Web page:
The following are extracts from an email conversation I had this morning with a colleague and friend, which provided a useful metaphor to help me through a difficult day.
“Laurel: I’m up and down. Some days are okay, others are pretty rough. I know that’s normal so I’m trying to roll with it.
A: It is very like that. It takes time. All you can do is to take care of yourself as best you can and be with it. It’s so hard. I remember those bad days very well. They will lessen, I promise. We are designed to heal eventually.
Laurel: I feel like I could deal with the loss better if rugs weren’t being pulled in many other areas of my life, but life doesn’t stand still! It rattles and shakes and we’ve gotta learn to jive to keep up…
A: How true. It was once described to me as ‘dancing with the circumstances’ but frankly I’d sometimes prefer a sedate waltz to a jive.
Laurel: I used to be a jive girl, but I think I’d like to grow into a Slow Foxtrot kinda woman! Maybe I’ll learn, with time.
A: No, don’t ever stop the jive. If I could make one thing true for you it would be that you always have the capacity to jive but know when it’s ok to foxtrot!”
Dancing, of course, is well accompanied by suitable music. I added Joni Mitchell’s ‘Both Sides, Now‘ to my iTunes play list in memory of my mother, because it reminds me of her, and I remember listening to and discussing it with her. This morning, however, it suddenly feels very appropriate for my own emotional confusion too. I find myself in yet another new grief cycle, not quite the same as my ‘murky’ stage, where my grief had become muddy but the rest of my life still felt in focus. Now, everything feels like it has tilted and I can’t seem to find stability anywhere; I have lost my calm surety yet again.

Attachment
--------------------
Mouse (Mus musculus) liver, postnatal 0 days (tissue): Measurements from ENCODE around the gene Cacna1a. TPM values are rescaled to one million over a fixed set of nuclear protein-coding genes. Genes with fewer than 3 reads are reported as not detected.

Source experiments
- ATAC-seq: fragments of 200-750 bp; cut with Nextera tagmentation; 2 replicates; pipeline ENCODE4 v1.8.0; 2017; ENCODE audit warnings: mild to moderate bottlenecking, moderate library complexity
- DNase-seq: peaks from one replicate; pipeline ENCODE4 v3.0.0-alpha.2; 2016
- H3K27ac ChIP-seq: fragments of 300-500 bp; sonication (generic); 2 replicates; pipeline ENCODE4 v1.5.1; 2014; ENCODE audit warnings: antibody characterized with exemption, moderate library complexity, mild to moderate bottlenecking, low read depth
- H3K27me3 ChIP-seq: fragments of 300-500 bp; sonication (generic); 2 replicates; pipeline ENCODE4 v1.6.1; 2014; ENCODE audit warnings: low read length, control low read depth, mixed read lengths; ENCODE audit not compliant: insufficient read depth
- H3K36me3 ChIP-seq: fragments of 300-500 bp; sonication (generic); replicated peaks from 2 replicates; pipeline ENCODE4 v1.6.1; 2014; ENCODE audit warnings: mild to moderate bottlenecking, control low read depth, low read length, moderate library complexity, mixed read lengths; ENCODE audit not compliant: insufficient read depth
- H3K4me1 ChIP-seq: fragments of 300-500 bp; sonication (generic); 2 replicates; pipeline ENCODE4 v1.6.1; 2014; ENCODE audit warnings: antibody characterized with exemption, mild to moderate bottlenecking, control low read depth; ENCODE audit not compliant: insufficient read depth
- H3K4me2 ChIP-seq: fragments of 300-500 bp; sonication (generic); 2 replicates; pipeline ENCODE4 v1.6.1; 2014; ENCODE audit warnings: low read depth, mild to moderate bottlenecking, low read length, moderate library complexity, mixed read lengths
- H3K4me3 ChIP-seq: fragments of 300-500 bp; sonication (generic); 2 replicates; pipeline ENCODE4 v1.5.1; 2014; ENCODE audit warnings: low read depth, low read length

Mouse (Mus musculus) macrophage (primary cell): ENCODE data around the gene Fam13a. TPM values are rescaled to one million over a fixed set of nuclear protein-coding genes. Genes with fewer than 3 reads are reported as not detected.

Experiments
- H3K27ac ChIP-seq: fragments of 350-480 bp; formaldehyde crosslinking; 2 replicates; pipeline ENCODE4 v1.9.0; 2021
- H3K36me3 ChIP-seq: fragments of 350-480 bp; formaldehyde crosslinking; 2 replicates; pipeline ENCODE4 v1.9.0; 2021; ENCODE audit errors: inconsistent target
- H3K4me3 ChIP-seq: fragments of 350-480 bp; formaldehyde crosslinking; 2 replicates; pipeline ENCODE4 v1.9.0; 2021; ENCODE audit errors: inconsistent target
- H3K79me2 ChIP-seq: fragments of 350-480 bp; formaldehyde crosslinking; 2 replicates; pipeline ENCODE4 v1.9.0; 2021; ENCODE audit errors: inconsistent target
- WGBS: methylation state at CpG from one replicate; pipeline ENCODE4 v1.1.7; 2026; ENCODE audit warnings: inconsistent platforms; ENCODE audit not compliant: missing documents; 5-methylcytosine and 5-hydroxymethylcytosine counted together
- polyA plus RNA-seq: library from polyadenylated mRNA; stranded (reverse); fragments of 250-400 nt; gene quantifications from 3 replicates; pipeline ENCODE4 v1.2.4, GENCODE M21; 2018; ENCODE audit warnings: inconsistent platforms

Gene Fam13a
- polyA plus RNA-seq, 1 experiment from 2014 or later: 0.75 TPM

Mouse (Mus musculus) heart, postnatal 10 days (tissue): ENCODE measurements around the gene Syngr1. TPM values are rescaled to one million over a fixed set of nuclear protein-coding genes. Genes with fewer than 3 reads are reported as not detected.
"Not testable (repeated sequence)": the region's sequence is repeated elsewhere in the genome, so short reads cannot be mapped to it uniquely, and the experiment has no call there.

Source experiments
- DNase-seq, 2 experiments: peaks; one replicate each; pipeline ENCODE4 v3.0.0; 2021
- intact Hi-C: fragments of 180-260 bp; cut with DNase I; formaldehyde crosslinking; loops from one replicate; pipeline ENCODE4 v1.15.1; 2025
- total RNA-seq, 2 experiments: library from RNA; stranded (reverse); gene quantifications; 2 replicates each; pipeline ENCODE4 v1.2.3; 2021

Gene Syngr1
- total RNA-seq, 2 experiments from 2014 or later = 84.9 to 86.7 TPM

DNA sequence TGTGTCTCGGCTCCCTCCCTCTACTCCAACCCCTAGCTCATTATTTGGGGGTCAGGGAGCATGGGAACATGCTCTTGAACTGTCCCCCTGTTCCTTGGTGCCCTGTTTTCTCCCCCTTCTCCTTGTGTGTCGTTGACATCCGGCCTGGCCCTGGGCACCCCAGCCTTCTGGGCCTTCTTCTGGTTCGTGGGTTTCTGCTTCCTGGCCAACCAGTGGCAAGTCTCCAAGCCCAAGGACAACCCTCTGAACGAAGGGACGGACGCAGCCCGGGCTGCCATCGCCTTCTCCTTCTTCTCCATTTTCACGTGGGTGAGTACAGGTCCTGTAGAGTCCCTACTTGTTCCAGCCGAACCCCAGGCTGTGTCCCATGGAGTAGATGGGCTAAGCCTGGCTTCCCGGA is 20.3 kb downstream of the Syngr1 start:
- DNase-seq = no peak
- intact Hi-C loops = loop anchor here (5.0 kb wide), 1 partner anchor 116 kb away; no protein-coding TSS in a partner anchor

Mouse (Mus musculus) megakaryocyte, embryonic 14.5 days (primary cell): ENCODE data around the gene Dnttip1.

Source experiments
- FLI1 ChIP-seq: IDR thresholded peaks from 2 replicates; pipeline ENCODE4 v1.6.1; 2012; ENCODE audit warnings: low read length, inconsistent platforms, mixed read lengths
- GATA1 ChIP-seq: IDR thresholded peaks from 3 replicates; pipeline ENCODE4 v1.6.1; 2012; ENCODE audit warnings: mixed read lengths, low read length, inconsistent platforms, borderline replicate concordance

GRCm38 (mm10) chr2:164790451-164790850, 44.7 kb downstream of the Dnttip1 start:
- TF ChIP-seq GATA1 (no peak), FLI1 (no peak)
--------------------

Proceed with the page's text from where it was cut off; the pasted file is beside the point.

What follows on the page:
“I’ve looked at life from both sides now,
From win and lose, and still somehow
It’s life’s illusions I recall.
I really don’t know life at all.”
What amazes me is that when I am having a ‘good’ day, and feeling accepting, gently reflective or even happy, I simply cannot remember what a truly painful day feels like. It doesn’t seem real, and I can even feel mildly guilty for feeling okay. Then an hour, a day, or even a few days later the next bout of sorrow, anger or depression will hit me, and I feel as though I will never be okay again.
On Saturday night, after lovely, relaxed day, I was looking through my old photographs and came across one of my mom feeding me a strawberry in our kitchen in Burger street, Pietermaritzburg, when we were still living together.
At the time of finding it I was simply delighted that I had a scanned copy of the (pre-digital age) picture, but last night when I thought of it again I couldn’t stop weeping, with a hollow feeling in my gut when I remembered the feel of her strong hands on my arms, the rough texture of the jersey she was wearing, which we had bought on a joint shopping expedition; her laughter, our precious closeness – gone from the world, and in that moment having it in my memory seemed poor consolation for having her.
Sometimes I feel like I am reaching a more balanced perspective about her death. On Saturday, as I pottered around my garden going some watering, pruning and weeding, I was reflecting how since I wrote about her dying hours I have been much more able to let it be a calm part of my every-day thoughts. I hadn’t even realised that I had been shielding myself from that real acknowledgement, yet once having thought and written about it I have felt much lighter, and more accepting. But that calmness is not something that is permanent; it is merely another step in the dance…